Why is Serie A losing rising stars to Premier League?
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There's a new trend in Serie A. Italy's brightest prospects conduct light to the Premier League. Heralded to lead the Azzurri next era, Patrick Cutrone and Moise Kean could perch in England next season. What’s behind this shift?
When Italian greats are mentioned, familiar names come to mind. Roberto Baggio, Paulo Maldini, Francesco Totti, Gianluigi Buffon, Andrea Pirlo and Alessandro Del Piero. This bunch led the Serie A revolution in the 1990s which transcended into the national team.
With the exception of Del Piero and Pirlo, others completed their entire careers at home. Granted, Serie A was extremely strong at the time as the lure from the likes of Real Madrid, Barcelona, Bayern Munich or even Manchester United never managed to attract them abroad.
Since the turn of the century, Italy's elite division declined and fallen far behind the other top European leagues of England, Spain and Germany, yet the Azzurri cream still remained at home. Even those who didn't, elected to move to Asia and America instead of rival European leagues.
These days, though, Italy's homegrown talents face extinction. Not that the talent pool has gone dry, the influx of foreigners may be pushing the next generation elsewhere. Cutrone and Kean – two youngsters who broke forth in the last two seasons are reportedly leading the mass exodus to the Premier League.
Following Italy's failure to qualify for last World Cup in Russia, Deputy Prime Minister Matteo Salvini called for a crackdown on the number of foreign players the division, overriding the existing rule which allowed three per club. Even when the Serie A was at its peak in 2003/04 season, foreigners made up 33.3%. Today, that number nearly doubled.
Italian clubs spend heedlessly to catch their rivals in Spain and England. Of the nine players AC Milan lavished £200m on in 2017, only Leonardo Bonnuci and Andrea Conte were Italians. Juventus spent almost that figure on two players in two successive summers – Cristiano Ronaldo (Portugal) and Matthijs de Ligt (Netherlands).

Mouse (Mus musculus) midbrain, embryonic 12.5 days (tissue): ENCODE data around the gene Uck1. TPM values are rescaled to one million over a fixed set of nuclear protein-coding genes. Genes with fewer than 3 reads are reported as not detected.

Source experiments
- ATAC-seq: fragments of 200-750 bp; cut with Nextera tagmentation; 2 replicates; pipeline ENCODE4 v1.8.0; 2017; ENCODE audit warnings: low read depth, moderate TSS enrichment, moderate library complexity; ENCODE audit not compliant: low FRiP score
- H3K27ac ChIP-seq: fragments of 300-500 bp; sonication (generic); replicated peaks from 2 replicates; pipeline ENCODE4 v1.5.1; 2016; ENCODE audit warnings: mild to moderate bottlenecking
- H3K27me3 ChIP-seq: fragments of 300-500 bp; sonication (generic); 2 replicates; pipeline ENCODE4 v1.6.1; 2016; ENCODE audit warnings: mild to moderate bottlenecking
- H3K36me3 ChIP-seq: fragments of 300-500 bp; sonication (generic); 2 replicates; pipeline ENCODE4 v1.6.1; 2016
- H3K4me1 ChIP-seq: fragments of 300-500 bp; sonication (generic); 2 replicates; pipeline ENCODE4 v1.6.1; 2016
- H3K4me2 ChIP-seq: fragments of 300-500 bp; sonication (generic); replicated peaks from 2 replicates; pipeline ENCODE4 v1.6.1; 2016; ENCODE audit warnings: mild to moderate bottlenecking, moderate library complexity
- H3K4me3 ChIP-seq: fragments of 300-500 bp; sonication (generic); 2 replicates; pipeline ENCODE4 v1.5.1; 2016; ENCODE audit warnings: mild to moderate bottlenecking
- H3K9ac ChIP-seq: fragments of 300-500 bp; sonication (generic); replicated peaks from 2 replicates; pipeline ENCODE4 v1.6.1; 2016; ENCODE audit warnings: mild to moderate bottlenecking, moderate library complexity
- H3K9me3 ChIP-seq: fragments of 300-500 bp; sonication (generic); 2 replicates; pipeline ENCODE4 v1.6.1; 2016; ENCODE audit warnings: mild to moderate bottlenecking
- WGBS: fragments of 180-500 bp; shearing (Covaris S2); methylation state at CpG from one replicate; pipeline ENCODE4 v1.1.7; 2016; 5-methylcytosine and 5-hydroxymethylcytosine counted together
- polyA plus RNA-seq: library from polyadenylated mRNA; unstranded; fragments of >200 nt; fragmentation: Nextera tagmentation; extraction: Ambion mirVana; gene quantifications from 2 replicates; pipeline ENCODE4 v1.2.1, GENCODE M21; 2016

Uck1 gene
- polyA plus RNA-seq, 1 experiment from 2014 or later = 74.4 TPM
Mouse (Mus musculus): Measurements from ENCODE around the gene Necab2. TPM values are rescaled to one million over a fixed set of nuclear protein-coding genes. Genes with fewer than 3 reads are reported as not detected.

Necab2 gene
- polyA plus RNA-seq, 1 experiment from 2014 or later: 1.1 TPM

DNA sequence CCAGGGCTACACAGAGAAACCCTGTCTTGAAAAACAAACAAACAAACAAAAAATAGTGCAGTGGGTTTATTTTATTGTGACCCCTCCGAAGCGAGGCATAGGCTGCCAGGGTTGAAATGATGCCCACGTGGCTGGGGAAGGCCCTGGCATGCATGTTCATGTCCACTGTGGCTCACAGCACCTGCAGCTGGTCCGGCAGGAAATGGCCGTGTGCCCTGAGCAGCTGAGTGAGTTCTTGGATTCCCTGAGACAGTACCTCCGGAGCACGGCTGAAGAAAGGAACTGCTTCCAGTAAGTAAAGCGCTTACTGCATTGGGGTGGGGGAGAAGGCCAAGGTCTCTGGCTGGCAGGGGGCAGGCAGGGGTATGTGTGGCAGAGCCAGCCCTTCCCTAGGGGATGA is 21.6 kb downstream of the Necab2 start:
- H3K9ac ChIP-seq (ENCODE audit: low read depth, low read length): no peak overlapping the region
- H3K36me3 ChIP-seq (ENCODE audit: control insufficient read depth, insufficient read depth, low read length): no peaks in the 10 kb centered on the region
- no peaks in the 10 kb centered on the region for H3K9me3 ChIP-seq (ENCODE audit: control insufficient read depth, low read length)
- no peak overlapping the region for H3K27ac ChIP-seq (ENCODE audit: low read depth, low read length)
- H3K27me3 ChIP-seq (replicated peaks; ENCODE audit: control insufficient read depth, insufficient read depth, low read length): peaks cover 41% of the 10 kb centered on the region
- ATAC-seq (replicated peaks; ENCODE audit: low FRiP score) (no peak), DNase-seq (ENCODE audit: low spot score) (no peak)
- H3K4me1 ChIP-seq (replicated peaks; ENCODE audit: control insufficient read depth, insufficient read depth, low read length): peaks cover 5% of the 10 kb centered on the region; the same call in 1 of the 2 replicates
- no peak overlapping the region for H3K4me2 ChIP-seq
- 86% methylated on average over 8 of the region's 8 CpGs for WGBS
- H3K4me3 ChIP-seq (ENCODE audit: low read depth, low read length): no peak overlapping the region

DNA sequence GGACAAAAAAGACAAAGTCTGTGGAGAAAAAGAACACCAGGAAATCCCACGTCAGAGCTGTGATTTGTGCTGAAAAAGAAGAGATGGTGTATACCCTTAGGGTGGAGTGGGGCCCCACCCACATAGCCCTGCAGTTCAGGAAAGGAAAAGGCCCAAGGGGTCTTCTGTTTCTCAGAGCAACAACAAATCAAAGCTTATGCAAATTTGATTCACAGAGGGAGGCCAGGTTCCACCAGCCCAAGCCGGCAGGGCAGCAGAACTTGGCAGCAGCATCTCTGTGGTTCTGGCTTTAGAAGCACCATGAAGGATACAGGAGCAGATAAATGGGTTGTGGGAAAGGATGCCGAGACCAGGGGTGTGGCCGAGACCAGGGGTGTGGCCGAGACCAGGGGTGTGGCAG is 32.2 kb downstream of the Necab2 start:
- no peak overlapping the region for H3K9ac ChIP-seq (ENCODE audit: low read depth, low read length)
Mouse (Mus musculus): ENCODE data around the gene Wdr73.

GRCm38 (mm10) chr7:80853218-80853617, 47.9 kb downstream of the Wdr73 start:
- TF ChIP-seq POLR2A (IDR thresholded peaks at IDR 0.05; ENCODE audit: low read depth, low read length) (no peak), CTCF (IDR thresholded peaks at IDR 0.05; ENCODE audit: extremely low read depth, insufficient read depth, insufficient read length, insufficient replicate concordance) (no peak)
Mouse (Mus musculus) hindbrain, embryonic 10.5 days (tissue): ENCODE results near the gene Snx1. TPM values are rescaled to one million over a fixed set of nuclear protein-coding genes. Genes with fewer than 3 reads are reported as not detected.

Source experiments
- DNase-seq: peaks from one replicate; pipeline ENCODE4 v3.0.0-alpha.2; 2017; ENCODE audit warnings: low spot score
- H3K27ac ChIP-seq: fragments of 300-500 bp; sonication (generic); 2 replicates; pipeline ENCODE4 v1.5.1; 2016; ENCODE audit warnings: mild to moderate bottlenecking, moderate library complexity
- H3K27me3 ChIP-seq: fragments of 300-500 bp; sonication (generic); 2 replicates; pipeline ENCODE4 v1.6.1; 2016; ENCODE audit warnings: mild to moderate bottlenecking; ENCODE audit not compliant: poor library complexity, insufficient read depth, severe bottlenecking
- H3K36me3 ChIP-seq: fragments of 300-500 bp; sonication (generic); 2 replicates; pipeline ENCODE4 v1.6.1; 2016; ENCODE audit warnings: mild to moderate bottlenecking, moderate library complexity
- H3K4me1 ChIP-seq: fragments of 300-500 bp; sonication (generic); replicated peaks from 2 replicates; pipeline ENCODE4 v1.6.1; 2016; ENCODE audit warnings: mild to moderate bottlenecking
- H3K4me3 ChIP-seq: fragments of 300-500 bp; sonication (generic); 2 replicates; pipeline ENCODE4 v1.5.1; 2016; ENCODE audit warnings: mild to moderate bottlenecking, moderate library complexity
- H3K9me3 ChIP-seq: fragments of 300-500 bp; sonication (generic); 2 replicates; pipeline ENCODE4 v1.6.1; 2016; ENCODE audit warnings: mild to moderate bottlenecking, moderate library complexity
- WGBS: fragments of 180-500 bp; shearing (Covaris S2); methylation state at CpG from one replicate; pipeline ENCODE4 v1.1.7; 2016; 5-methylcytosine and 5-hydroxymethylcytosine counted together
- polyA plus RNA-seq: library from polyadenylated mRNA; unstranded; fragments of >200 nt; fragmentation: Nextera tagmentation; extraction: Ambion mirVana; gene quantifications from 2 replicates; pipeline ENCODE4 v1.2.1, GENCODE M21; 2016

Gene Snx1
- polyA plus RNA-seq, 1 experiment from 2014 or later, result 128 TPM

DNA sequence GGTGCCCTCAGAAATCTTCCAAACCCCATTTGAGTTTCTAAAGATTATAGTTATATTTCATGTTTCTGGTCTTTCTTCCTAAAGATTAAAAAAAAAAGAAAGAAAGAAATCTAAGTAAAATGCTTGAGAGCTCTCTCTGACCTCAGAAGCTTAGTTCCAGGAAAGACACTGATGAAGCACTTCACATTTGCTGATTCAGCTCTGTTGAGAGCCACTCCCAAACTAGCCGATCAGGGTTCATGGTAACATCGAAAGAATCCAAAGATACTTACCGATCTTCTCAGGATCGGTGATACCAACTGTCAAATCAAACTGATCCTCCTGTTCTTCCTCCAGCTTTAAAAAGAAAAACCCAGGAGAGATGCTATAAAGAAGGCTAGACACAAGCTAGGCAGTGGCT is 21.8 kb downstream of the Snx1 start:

Let's hope Cutrone will find himself here, and this Italian offensive duo will shine with ther international duties. https://t.co/0Z1k7pDNf6
While Kean is still undecided about leaving home, Cutrone's frustration pushed him to Wolverhampton Wanderers. AC Milan allowed their once-prodigious prospect to depart owing to Krzysztof Piatek's solid impact in his first six months at San Siro.
Cutrone signed for Milan in 2007 aged nine, rising through the ranks to debut in 2016. He showed good signs with his finishing and positional sense, similar to Filippo Inzaghi. His first full season yielded 10 league goals, dropping to just eight last term. With no assurances from Marco Giampaolo about his future, Cutrone jumped to England.
Despite a stellar campaign, Kean may strategically follow suit. He could be sacrificed to accommodate either Romelu Lukaku or Mauro Icardi. That's after Gonzalo Higuain opted to run down his contract while Mario Mandzukic reportedly didn't attract any suitors.
The potential Everton striker was simply fantastic for Juventus last season. It took until 2019 for him to actually get a start, but he made sure it wouldn’t take long for him to get back on the field when he scored against Bologna in that first appearance. From there he added six goals in his next seven appearances. During that run, he also scored two goals for the Italian National Team in important Euro qualifiers.
Serie A's overly tactical nature made managers tend to be less inclined to place faith in younger players in the starting XI. They don't trust them with the tactics. Rather than test and trust that he will grow, coaches often purchase older and more experienced players who often are foreign mercenaries. Cutrone and Kean are the casualties now. More could follow...